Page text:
Guest article by AJ Harbison
August 10, 2017 | by: AJ Harbison | 0 Comments
Posted in: Pastoral Encouragement
Pastor Dale is on vacation this week, and he asked me to write a Touchpoint article regarding some of the "what"s and the "why"s of worship at Oak Hills. He and I have been reading a book together, Christ-Centered Worship: Letting the Gospel Shape Our Practice by Bryan Chapell, former president of Covenant Theological Seminary. In the book, Chapell lays out a number of ways that the story of redemption impacts and shapes the way we structure our worship services, and our worship at Oak Hills follows many of these principles.
- The gospel "shapes its container".
Chapell begins his book by taking a look at five historical liturgies: those of the Roman Catholic Church (prior to 1570), Martin Luther (ca. 1526), John Calvin (ca. 1542), the Westminster Assembly (ca. 1645), and Dr. Robert Rayburn (ca. 1980). While there are of course many differences between these worship services, more striking are the similarities that tie them all together. Each liturgy follows the same basic pattern:
- Adoration (praising God for who He is)
- Confession (confessing to God who we are)
- Assurance (receiving God's forgiveness)
- Thanksgiving (responding to God's grace through praise)
- Petition and Intercession (asking God for aid in living for Him)
- Instruction (hearing from God what He requires)
- Benediction (God's blessing on us)
The biblical examples we have of Old and New Testament worship follow this pattern as well (see, for example, 2 Chronicles 5-7). Chapell explains these similarities by stating that "the gospel shapes its container"; that is, worship services that seek to be faithful to Scripture will follow this general outline because it is the outline of the gospel itself and how it unfolds in our lives. The Lord's Supper communicates the gospel through its symbols; the liturgy communicates the gospel through its structure.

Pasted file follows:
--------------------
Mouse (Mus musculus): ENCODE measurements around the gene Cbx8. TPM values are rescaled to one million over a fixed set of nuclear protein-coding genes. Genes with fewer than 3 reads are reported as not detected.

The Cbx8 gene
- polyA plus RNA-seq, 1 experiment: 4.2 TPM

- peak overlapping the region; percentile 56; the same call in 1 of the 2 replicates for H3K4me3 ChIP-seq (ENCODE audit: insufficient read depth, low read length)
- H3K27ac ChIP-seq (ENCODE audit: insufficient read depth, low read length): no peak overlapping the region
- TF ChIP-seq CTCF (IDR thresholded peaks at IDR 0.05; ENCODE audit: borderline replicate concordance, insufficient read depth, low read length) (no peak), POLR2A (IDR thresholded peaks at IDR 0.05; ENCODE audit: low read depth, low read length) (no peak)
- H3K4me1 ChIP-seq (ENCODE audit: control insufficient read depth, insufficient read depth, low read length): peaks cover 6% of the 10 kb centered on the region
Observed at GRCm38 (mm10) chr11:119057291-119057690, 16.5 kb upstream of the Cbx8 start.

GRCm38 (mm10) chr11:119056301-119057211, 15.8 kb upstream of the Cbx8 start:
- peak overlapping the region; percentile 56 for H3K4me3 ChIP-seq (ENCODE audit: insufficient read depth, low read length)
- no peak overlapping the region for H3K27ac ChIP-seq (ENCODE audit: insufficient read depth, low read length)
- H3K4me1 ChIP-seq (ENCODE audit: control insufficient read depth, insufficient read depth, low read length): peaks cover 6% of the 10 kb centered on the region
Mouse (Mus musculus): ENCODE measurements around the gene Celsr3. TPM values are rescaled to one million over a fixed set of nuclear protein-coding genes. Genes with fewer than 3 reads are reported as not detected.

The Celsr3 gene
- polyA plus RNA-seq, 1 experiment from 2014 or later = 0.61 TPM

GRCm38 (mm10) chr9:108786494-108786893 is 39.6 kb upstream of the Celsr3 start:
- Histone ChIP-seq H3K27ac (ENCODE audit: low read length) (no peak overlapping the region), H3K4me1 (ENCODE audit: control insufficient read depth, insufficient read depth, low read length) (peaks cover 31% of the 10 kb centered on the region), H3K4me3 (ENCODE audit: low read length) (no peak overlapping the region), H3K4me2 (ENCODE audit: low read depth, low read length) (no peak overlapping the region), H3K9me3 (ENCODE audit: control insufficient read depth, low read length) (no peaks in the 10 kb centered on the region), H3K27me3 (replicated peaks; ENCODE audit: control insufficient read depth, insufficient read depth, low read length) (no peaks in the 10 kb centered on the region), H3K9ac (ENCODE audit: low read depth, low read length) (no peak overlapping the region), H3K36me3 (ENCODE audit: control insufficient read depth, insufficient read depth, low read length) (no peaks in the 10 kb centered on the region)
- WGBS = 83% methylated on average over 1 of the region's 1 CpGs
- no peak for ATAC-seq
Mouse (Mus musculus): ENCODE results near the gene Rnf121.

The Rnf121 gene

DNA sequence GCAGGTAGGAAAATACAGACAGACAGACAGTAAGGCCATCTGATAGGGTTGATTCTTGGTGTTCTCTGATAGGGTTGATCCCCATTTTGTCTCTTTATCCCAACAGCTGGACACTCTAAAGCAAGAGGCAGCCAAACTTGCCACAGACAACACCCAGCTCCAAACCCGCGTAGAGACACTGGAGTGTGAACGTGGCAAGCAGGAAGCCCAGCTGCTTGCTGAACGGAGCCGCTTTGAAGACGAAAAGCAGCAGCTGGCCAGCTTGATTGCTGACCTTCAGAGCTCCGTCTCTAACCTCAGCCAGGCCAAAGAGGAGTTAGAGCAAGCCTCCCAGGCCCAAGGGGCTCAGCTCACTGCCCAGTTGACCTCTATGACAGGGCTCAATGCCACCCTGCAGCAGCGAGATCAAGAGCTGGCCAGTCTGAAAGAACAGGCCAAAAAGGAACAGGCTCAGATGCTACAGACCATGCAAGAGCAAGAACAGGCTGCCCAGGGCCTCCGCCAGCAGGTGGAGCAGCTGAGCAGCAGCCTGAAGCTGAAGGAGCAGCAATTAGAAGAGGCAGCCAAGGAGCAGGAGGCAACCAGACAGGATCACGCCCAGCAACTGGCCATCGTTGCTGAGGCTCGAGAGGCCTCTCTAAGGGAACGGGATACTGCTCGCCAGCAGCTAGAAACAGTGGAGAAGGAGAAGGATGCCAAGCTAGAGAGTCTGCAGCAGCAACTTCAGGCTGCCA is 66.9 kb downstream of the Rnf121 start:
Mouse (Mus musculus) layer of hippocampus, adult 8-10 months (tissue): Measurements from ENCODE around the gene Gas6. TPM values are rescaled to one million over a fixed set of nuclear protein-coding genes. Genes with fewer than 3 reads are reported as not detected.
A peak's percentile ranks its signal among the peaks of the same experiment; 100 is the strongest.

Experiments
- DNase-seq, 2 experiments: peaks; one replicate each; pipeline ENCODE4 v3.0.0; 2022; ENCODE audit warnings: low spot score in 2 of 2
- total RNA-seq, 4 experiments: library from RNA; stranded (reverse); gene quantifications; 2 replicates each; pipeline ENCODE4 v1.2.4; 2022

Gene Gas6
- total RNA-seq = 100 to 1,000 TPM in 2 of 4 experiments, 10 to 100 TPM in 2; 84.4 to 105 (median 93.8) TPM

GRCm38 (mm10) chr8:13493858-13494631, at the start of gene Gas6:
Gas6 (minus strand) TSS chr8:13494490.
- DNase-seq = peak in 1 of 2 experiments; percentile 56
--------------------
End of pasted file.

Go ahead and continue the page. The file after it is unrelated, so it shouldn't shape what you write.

- The gospel inspires a dialogical approach to liturgy.
This is simply a way of saying that our worship takes the form of a dialogue between God and ourselves — again, because this is the progression of the gospel in our lives. God initiates; we respond. God calls us to worship through His Word; we respond in adoration and praise. He reminds us of our sin, in contrast to His holiness; we respond by confessing our sins to Him and to each other. He assures us of His mercy and grace; we respond with thanksgiving and ask for His aid in living for Him. He teaches us from His Word and provides the sacrament of communion to strengthen us; we respond by partaking of it and renewing our commitment to Him. Finally, He sends us out into the world with His blessing.
- The gospel invites us to renew our relationship with God.
Chapell refers to worship as a "re-presentation" of the gospel — every week, through the structure of our worship service, we are retelling the gospel story. Just as the liturgy is laid out in a way that mirrors the progress of the gospel in our lives, the retelling of the gospel every week inspires us to remember God's grace in our own lives and renew our relationship with Him. We sometimes call our worship a "covenant renewal" service for this reason: God reminds us of His faithfulness in keeping His covenant with us, and we recommit ourselves to following Him.
The gospel shapes not only the prayers we pray and the songs we sing, but the entire worship service. It's my privilege and pleasure to worship with you all as we retell the gospel story every Sunday!